6 June 2002 Black: meaning and connotation in Europe and Africa
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Proceedings Volume 4421, 9th Congress of the International Colour Association; (2002) https://doi.org/10.1117/12.464586
Event: 9th Congress of the International Color Association, 2001, Rochester, NY, United States
Abstract
The two fundamental questions of this study are: (1) Do the concept of black and the color black evoke the same association? (2) Do all cultures (and all social groups) in fact rate the color black mainly negatively? The first part of our investigation deals with the color associations of a particular professional group within the (endemic) society of Austria, the second part with people who, by reason of their skin color and origins, have a very personal association with black. So far, 51 architects, designers and students of design have been questioned about their associations with black and other colors/color combinations (presented as a concept and as a color sample). No significant differences were found (similarly for the other elementary colors W, Y, R, B, G). By contrast, clear differences from the connotations of black reported in European literature were demonstrated by 40 (dark-skinned) persons (37 from various parts of Africa, 2 Caribbean and 1 Colombian), questioned about their associations with black, the term(s) used for black, the significance and the use of black within their culture or tribe, and about the significance of their own skin color, both to them personally and to their own culture.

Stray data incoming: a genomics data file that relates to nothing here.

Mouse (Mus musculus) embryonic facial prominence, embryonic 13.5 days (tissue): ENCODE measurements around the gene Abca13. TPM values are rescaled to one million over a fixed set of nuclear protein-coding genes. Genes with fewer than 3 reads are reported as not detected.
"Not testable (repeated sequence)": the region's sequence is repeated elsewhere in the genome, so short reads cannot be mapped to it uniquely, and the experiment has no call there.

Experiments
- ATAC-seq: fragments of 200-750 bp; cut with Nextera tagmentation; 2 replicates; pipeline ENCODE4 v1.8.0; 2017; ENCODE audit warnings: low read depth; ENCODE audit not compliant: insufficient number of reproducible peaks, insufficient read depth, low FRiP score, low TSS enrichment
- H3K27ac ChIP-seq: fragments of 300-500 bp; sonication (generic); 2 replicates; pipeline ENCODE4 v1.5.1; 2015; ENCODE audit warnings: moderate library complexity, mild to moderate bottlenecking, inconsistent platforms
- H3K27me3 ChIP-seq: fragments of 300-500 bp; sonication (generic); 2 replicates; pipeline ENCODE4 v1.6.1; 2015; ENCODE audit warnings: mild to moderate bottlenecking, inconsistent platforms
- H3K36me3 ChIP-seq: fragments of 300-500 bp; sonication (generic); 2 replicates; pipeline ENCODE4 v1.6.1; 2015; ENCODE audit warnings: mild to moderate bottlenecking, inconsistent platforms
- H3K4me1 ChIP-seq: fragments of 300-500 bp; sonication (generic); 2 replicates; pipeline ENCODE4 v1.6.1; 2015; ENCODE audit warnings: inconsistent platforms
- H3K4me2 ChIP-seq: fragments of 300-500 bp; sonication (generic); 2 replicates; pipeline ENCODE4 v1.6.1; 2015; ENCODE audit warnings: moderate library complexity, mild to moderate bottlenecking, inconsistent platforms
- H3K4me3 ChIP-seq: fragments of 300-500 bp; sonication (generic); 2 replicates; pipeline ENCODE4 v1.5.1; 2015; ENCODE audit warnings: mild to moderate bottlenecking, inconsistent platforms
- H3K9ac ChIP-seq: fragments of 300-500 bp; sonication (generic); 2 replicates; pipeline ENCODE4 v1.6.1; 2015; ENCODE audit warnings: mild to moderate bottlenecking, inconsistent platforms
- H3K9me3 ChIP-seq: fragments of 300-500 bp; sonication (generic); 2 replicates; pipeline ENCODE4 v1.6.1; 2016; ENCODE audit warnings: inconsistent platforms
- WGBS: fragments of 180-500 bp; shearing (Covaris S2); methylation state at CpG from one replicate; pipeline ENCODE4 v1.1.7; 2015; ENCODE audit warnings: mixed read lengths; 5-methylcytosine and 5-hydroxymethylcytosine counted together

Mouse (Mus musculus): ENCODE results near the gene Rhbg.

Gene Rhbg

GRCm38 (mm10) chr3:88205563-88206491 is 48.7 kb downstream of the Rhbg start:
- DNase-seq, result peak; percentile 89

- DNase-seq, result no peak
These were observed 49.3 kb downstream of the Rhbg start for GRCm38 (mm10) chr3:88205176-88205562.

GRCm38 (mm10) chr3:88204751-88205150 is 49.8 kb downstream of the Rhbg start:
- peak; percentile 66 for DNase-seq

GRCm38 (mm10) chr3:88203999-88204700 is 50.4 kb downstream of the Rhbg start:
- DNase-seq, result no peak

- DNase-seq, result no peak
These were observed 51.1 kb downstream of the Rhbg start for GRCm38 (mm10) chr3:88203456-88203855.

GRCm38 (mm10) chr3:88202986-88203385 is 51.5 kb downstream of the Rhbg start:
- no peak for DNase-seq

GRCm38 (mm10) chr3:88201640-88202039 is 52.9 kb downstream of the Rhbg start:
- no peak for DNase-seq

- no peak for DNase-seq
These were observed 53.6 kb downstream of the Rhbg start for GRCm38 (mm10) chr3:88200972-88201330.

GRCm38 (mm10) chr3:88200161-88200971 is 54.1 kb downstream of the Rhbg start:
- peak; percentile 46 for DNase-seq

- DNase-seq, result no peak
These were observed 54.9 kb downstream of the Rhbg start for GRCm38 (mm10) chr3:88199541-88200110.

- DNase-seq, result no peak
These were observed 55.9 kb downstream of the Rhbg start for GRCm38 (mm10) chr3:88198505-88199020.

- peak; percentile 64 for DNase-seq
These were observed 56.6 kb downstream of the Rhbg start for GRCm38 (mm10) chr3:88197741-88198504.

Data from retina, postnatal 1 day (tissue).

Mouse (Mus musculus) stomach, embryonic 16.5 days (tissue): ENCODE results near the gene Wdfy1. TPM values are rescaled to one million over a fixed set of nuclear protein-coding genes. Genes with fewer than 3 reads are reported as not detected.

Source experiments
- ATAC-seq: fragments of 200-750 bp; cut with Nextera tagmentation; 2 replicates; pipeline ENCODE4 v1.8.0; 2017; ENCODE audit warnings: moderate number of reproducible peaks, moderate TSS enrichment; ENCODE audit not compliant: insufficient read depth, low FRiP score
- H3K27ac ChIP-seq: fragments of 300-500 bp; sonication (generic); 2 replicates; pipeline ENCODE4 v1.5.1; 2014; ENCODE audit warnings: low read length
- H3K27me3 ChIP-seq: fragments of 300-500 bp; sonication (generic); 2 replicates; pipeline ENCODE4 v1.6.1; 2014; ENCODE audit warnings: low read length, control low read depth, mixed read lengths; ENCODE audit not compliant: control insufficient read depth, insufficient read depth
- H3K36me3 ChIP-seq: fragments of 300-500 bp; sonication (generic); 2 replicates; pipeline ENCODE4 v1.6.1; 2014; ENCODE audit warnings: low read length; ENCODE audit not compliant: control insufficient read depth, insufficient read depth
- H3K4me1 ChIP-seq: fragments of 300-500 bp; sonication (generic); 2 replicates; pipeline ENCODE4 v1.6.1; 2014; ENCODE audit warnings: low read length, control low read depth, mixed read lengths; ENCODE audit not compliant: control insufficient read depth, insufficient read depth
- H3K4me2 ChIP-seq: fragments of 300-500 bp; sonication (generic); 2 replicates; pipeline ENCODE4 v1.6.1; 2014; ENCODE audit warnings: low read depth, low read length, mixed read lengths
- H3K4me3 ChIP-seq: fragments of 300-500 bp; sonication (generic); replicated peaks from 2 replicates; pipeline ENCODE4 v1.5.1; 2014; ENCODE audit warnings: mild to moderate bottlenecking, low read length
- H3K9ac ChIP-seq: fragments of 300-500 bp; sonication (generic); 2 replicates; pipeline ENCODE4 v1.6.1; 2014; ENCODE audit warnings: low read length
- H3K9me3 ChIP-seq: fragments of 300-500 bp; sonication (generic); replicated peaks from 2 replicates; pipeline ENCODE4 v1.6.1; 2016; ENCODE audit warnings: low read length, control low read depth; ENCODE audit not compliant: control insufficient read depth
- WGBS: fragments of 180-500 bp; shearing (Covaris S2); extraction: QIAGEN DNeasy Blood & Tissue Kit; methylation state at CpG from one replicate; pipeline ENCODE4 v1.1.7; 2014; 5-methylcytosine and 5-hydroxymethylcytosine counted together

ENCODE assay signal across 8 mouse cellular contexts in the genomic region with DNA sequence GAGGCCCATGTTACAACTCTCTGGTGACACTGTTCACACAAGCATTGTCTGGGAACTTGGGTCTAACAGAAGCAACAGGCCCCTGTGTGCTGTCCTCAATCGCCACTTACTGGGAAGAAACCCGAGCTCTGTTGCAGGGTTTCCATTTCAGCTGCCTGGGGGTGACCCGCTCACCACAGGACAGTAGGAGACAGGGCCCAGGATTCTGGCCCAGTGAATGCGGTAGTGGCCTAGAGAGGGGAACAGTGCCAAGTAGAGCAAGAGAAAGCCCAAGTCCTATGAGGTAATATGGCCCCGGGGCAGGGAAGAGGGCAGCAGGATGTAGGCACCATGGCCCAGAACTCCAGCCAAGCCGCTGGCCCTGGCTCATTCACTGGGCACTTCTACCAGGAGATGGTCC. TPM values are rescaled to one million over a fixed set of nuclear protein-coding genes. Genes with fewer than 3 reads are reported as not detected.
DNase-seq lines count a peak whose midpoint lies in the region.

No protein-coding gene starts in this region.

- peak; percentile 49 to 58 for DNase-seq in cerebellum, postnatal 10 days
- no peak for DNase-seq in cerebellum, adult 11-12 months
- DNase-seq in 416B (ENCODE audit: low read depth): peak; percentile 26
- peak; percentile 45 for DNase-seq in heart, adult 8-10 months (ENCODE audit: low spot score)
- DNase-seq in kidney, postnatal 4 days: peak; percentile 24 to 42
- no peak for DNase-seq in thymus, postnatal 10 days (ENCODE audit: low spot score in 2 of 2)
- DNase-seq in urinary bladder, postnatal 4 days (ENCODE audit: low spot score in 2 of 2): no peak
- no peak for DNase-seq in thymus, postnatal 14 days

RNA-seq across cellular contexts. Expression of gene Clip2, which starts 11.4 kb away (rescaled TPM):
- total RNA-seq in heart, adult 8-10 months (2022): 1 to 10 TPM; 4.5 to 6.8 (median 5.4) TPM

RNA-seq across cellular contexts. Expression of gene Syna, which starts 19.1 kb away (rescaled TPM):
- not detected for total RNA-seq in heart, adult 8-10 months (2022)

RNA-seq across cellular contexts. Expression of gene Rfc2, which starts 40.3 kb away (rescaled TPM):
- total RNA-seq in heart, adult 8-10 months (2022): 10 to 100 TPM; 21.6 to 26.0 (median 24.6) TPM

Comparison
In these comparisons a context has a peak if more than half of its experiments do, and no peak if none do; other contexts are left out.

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Leonhard Oberascher, Leonhard Oberascher, Fatumata Oberascher, Fatumata Oberascher, "Black: meaning and connotation in Europe and Africa", Proc. SPIE 4421, 9th Congress of the International Colour Association, (6 June 2002); doi: 10.1117/12.464586; https://doi.org/10.1117/12.464586
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